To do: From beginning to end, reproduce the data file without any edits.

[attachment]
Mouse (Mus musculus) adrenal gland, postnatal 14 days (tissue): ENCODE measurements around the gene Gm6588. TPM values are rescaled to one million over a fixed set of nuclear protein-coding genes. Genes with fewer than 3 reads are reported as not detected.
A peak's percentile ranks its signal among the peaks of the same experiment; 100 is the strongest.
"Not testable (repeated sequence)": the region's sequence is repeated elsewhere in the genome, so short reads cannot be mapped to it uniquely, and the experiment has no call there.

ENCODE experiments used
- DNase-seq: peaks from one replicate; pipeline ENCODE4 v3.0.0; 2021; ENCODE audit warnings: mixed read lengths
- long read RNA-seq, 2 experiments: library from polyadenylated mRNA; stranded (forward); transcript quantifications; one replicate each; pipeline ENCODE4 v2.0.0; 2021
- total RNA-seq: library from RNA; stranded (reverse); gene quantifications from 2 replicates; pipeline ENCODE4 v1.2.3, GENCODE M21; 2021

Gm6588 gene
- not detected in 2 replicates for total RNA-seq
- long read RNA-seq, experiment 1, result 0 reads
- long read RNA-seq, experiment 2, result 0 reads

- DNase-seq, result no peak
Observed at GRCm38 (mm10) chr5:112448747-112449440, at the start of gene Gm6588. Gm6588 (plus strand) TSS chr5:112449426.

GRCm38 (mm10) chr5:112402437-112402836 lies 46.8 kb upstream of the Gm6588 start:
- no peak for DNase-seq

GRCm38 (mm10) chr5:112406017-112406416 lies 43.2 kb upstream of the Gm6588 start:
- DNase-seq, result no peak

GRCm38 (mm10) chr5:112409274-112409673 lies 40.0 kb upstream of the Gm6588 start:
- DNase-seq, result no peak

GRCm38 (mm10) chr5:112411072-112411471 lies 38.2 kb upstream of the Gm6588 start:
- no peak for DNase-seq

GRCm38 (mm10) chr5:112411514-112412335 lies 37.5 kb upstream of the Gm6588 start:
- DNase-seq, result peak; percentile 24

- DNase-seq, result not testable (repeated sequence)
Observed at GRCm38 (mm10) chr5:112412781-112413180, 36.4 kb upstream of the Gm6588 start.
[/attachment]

Mouse (Mus musculus) adrenal gland, postnatal 14 days (tissue): ENCODE measurements around the gene Gm6588. TPM values are rescaled to one million over a fixed set of nuclear protein-coding genes. Genes with fewer than 3 reads are reported as not detected.
A peak's percentile ranks its signal among the peaks of the same experiment; 100 is the strongest.
"Not testable (repeated sequence)": the region's sequence is repeated elsewhere in the genome, so short reads cannot be mapped to it uniquely, and the experiment has no call there.

ENCODE experiments used
- DNase-seq: peaks from one replicate; pipeline ENCODE4 v3.0.0; 2021; ENCODE audit warnings: mixed read lengths
- long read RNA-seq, 2 experiments: library from polyadenylated mRNA; stranded (forward); transcript quantifications; one replicate each; pipeline ENCODE4 v2.0.0; 2021
- total RNA-seq: library from RNA; stranded (reverse); gene quantifications from 2 replicates; pipeline ENCODE4 v1.2.3, GENCODE M21; 2021

Gm6588 gene
- not detected in 2 replicates for total RNA-seq
- long read RNA-seq, experiment 1, result 0 reads
- long read RNA-seq, experiment 2, result 0 reads

- DNase-seq, result no peak
Observed at GRCm38 (mm10) chr5:112448747-112449440, at the start of gene Gm6588. Gm6588 (plus strand) TSS chr5:112449426.

GRCm38 (mm10) chr5:112402437-112402836 lies 46.8 kb upstream of the Gm6588 start:
- no peak for DNase-seq

GRCm38 (mm10) chr5:112406017-112406416 lies 43.2 kb upstream of the Gm6588 start:
- DNase-seq, result no peak

GRCm38 (mm10) chr5:112409274-112409673 lies 40.0 kb upstream of the Gm6588 start:
- DNase-seq, result no peak

GRCm38 (mm10) chr5:112411072-112411471 lies 38.2 kb upstream of the Gm6588 start:
- no peak for DNase-seq

GRCm38 (mm10) chr5:112411514-112412335 lies 37.5 kb upstream of the Gm6588 start:
- DNase-seq, result peak; percentile 24

- DNase-seq, result not testable (repeated sequence)
Observed at GRCm38 (mm10) chr5:112412781-112413180, 36.4 kb upstream of the Gm6588 start.